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JAMA. 2004 Dec 8;292(22):2727-34.

Sirolimus-eluting vs uncoated stents for prevention of restenosis in small coronary arteries: a randomized trial.

Author information

1
Division of Cardiology, Ospedale Maggiore, University of Parma, Italy. cardiologia.parma@ao.pr.it

Abstract

CONTEXT:

Percutaneous coronary revascularization of small vessels is associated with a high restenosis rate. Sirolimus-eluting stents reduce restenosis in simple and previously untreated lesions of large coronary arteries, but their outcomes in small vessels have not been adequately investigated.

OBJECTIVE:

To determine whether sirolimus-eluting stents are associated with a reduced 8-month rate of angiographic restenosis in comparison with an uncoated stent.

DESIGN, SETTING, AND PATIENTS:

This was a randomized, multicenter, single-blind, prospective trial performed with 257 patients undergoing percutaneous coronary revascularization for ischemic heart disease, and who had a previously untreated atherosclerotic lesion located in a small segment with a diameter of 2.75 mm or less, in 20 Italian centers between August 2002 and December 2003.

INTERVENTION:

Patients were randomly assigned to receive a sirolimus-eluting stent (129 patients) or an uncoated stent having an identical architecture and radiographic appearance (128 patients).

MAIN OUTCOME MEASURES:

The primary end point was the 8-month binary in-segment restenosis rate; secondary end points included procedural success and the 8-month rate of major adverse cardiac and cerebrovascular events.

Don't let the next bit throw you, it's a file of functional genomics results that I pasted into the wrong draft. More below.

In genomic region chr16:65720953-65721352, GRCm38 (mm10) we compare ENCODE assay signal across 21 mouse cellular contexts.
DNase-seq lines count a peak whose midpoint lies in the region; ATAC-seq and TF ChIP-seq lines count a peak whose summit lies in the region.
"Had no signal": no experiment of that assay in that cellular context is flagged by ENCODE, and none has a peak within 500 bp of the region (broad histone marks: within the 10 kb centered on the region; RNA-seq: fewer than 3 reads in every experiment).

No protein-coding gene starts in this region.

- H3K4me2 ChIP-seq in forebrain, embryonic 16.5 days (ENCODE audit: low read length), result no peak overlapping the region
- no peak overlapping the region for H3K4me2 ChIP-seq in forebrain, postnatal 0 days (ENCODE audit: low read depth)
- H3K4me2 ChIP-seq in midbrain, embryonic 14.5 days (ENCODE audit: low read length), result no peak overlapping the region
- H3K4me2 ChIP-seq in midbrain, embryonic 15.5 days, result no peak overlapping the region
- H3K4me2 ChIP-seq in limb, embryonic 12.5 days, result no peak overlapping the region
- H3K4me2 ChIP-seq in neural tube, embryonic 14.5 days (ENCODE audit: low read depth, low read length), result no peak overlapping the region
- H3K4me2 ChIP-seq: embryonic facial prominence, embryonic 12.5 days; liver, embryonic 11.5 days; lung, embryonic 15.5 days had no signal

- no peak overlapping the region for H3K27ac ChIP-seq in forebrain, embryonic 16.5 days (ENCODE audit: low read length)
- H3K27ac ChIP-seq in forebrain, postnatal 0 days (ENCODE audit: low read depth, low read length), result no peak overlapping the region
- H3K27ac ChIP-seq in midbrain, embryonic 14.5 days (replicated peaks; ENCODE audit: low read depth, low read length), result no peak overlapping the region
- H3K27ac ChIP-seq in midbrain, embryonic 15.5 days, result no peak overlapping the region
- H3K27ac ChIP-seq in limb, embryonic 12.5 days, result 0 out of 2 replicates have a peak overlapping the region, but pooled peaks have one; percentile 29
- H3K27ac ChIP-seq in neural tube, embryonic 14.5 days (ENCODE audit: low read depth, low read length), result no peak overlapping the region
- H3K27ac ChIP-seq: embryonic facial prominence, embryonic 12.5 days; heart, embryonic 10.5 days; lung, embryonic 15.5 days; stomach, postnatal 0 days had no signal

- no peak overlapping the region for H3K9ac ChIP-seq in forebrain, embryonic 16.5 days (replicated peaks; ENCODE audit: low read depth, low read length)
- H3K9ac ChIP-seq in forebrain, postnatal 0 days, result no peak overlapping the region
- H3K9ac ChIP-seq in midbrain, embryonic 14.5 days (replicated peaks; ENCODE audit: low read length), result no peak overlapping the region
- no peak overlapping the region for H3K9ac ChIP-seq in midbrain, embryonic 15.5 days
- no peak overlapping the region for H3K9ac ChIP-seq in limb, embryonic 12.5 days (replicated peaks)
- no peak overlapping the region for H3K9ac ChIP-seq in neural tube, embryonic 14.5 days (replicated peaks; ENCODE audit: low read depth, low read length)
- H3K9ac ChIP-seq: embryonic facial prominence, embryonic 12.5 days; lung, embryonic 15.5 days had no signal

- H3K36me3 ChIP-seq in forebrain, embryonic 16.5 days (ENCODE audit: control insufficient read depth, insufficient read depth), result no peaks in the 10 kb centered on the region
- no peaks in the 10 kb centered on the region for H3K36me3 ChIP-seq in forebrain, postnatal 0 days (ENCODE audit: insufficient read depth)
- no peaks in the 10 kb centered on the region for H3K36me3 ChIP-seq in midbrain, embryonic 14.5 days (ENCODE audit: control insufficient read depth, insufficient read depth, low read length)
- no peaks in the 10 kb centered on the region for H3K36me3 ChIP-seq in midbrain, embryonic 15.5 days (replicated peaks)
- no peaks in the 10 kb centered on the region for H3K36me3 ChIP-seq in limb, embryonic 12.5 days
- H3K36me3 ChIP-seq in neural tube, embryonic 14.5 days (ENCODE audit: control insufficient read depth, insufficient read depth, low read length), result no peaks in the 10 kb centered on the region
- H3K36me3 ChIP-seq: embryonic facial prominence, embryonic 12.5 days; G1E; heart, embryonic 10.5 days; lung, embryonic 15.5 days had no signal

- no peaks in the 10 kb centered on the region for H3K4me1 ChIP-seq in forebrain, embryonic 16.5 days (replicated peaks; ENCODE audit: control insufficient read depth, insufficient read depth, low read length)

RESULTS:

The mean (SD) reference diameter of the treated segment was 2.2 (0.28) mm; the lesion length, 11.84 (6.15) mm. After 8 months, the binary in-segment restenosis rate was 53.1% (60/113) in the patients receiving an uncoated stent and 9.8% (12/123) in those receiving a sirolimus-eluting stent (relative risk [RR], 0.18; 95% confidence interval [CI], 0.10-0.32; P<.001). Fewer patients randomized to sirolimus-eluting stents experienced major adverse cardiac events (12/129 [9.3%] vs 40/128 [31.3%]; RR, 0.30; 95% CI, 0.15-0.55; P<.001) mainly because of a reduction in target lesion revascularization (9/129 [7%] vs 27/128 [21.1%]; RR, 0.33; 95% CI, 0.14-0.70; P = .002) and myocardial infarction (2/129 [1.6%] vs 10/129 [7.8%]; RR, 0.20; 95% CI, 0.01-0.93; P = .04).

CONCLUSION:

The use of sirolimus-eluting stents to treat atherosclerotic lesions in small coronary arteries reduces restenosis and may also reduce major adverse cardiac events.

PMID:
15585732
DOI:
10.1001/jama.292.22.2727
[Indexed for MEDLINE]

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